These people feel threatened by the public interest groups that jockey for room and influence. However, there are others who believe that these groups prove that America is a vibrant democracy. This latter opinion makes much more sense and will be explored in the course of this essay.
America has a truly brilliant political system. Each person has one vote. But by organizing together, groups of people can have a larger impact on the system. For example, people who enjoy owning guns for recreational purposes such as hunting can join together to be members of the NRA. There are millions of people who have done so. This is an issue that is important to them. When a politician suggests that the law should be changed to make possessing guns more dangerous, these millions of NRA members have an effective way of championing their position. Likewise, those who want more gun control are free to organize to present the opposite point of view. The debate will presumably happen in public. The representatives can choose a position and can allow the voters to ratify his or her decision at the next election. That is how democracy works. There is nothing broken about lobbying.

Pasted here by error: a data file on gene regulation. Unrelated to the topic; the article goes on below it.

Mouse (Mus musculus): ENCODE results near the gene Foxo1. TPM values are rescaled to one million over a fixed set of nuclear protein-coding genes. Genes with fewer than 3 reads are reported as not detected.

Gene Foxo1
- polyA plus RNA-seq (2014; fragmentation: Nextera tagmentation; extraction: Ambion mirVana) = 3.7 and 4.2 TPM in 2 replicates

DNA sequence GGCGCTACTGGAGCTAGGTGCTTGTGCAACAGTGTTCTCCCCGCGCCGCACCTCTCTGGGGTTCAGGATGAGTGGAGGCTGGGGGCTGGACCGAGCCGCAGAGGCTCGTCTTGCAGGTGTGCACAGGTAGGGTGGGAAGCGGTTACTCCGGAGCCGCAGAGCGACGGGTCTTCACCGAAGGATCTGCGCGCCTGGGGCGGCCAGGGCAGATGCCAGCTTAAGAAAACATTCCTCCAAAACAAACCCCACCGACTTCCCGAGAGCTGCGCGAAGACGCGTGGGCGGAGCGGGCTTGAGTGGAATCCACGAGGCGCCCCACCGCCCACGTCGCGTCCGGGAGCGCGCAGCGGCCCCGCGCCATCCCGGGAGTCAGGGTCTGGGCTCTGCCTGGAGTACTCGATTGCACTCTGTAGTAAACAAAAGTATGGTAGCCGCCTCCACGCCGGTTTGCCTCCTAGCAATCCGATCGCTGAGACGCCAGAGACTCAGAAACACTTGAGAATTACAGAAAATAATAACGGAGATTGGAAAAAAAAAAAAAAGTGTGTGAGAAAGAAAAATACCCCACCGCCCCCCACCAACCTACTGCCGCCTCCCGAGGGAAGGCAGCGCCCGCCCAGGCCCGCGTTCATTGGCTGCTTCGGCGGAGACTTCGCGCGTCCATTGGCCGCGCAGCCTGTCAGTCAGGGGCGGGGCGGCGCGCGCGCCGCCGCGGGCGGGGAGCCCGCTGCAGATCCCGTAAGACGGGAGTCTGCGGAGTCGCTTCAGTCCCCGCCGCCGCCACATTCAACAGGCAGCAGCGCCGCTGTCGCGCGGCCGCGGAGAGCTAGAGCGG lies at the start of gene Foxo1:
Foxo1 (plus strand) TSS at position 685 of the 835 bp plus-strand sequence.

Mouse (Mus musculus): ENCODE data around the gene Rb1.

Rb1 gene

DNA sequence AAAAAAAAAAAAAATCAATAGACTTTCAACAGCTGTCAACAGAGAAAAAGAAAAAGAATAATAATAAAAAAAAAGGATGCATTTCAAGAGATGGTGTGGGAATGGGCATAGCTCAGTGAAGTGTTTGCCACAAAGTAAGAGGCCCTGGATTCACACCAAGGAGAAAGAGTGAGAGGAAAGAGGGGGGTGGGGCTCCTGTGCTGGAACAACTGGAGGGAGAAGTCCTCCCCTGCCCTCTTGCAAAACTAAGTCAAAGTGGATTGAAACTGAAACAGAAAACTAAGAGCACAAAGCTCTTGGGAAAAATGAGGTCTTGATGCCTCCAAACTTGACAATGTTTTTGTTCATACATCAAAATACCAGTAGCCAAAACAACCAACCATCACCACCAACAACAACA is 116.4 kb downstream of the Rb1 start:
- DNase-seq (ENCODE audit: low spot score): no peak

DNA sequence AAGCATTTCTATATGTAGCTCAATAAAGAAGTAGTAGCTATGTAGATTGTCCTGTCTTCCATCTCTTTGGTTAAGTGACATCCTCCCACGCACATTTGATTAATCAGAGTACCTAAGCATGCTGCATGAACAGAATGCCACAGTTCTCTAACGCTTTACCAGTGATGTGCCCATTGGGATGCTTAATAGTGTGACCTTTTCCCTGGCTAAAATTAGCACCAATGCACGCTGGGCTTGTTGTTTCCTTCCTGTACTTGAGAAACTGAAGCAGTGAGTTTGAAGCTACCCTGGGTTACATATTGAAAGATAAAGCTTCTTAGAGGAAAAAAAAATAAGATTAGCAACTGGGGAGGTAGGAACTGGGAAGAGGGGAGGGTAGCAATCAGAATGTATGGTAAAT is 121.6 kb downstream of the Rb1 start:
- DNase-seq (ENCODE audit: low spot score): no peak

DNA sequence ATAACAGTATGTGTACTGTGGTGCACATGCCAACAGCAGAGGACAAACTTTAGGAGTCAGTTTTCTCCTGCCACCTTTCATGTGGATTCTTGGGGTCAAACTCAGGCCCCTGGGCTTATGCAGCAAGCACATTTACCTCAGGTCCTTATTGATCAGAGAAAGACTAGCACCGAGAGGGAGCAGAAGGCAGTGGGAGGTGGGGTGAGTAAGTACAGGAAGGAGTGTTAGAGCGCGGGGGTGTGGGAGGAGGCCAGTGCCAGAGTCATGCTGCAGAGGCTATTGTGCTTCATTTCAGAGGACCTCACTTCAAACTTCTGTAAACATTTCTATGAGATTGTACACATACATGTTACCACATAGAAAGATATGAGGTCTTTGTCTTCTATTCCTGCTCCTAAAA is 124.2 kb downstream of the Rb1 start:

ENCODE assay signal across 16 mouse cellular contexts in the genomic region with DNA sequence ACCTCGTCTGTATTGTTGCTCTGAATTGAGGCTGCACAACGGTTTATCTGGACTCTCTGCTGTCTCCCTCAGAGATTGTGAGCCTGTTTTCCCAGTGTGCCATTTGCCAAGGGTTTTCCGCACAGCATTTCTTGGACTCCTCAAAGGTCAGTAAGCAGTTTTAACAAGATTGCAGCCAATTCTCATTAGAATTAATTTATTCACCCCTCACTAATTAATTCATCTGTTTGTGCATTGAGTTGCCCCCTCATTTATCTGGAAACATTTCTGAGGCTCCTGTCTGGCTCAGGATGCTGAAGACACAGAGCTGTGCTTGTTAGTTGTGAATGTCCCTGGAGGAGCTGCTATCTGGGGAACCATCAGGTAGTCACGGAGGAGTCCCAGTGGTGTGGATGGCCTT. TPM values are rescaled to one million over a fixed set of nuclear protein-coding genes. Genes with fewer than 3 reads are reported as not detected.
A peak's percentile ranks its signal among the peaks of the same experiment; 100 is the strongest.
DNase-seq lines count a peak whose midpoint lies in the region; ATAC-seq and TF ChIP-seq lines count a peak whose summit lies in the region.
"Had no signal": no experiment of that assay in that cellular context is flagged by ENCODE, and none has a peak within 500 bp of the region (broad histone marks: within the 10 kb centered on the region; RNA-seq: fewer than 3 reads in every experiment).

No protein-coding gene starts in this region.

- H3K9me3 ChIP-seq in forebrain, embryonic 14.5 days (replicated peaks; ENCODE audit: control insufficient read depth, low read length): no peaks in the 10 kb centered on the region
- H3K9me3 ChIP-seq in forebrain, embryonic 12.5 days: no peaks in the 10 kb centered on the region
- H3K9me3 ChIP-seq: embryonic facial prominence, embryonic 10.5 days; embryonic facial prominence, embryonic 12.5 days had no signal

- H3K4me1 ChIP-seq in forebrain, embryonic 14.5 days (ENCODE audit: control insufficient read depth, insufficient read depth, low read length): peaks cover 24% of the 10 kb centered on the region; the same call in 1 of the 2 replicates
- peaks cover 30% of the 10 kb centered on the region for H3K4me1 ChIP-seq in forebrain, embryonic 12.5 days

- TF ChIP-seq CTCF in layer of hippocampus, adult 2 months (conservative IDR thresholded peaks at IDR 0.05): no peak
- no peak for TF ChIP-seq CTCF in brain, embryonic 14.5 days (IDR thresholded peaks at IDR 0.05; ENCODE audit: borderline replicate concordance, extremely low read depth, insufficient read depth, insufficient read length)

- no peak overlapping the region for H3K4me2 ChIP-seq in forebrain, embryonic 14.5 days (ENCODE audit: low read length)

As Anderson explains in his book, there are a number of different types of interest groups. Some are professional, some are ad hoc. Some are interested in a single issue, others have multiple interests. Some think tanks provide constant pressure on political issues (Anderson, 64). Others groups are collections of professional activists (Anderson, 72). In all of these forms, these groups contribute to our democracy.
One of the transformative decisions of the Supreme Court in recent years regarding interest groups is the Citizens United decision which overturned the campaign financing laws. In the past groups could not spend very much money promoting a candidate during an election period. The Court felt that this was an assault on freedom of expression and overturned the law. In